Ubiquitous in nature, light-matter interactions constitute the pervasive foundation for many physical phenomena with application in optical and atomic physics, electrical and communication engineering, medicine, and biology. In many situations of interest, only the aftermath of light-matter interaction is experimentally accessible. The properties of light and matter are both encoded in the characteristics of this secondary source of radiation. In most cases, these field and intensity characteristics carrying information about the initial source of radiation or the specific material system are statistical in nature. A typical light-matter interaction experiment involves an initial source of radiation that interacts with a material system from which a secondary emission occurs. Measurements are usually performed on this secondary radiation, whose properties depend on both the characteristics of the primary source and the specifics of light-matter interaction. When the scope is to determine certain material properties, different approaches can be taken. For instance, one can actively modify the properties of the primary source of radiation to control different aspects of the interaction. This active modality offers great versatility in sensing applications. In many practical situations, however, accessing directly the primary source is simply not possible. In such circumstances, one is limited to so-called passive approaches where the sole source of information lies in the measurable properties of the secondary radiation. Contingent upon the intrinsic structural properties, the material system can be static or dynamic during the process of light-matter interaction and the experimental approaches may vary accordingly. In this thesis, we explore three different passive sensing scenarios based on different types of light-matter interactions. First, we examine a situation where the secondary radiation is the result of the continuous interaction between optical radiation and material systems with random structures that do not vary in time. In this case, we will discuss how the spatial coherence of the secondary emission can be used to extract information about either the static matter or the initial light source. Next, we study the cases when the secondary radiation originates from dynamic material systems in both steady-state and transient conditions. In the first case, when the matter is continuously excited, the intensity fluctuations are used to quantify the structural dynamics of the medium and retrieve its complex mechanical properties. As a particular application, we address the viscoelastic properties of blood, a typical example of a dynamic, optically-dense random medium. In the case of transient interactions, a low-intensity decaying signal is measured after the primary source shuts off. We discuss how subtle structural properties of matter can influence, even in these conditions, the rate of secondary emission.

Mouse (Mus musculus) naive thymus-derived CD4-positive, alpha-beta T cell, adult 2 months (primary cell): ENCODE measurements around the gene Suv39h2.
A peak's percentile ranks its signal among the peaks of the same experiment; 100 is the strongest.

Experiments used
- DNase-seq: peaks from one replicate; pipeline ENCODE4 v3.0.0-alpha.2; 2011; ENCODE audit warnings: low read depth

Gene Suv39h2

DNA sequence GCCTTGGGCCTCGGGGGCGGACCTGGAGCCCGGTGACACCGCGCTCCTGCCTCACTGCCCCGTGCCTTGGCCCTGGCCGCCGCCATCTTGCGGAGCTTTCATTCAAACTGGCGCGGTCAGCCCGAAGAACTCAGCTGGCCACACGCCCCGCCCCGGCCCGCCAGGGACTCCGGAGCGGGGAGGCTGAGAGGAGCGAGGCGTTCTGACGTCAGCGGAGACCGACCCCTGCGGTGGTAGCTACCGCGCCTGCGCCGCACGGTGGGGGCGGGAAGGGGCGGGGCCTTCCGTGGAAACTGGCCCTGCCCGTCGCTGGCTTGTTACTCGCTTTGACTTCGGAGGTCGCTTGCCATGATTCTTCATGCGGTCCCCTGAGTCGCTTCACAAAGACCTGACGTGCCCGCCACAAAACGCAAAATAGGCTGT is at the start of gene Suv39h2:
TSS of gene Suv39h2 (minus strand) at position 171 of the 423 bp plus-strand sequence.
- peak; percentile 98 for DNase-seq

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Graduation Date





Dogariu, Aristide


Doctor of Philosophy (Ph.D.)


College of Optics and Photonics


Optics and Photonics

Degree Program

Optics and Photonics




CFE0009432; DP0027155





Release Date

November 2025

Length of Campus-only Access

3 years

Access Status

Doctoral Dissertation (Campus-only Access)

Restricted to the UCF community until November 2025; it will then be open access.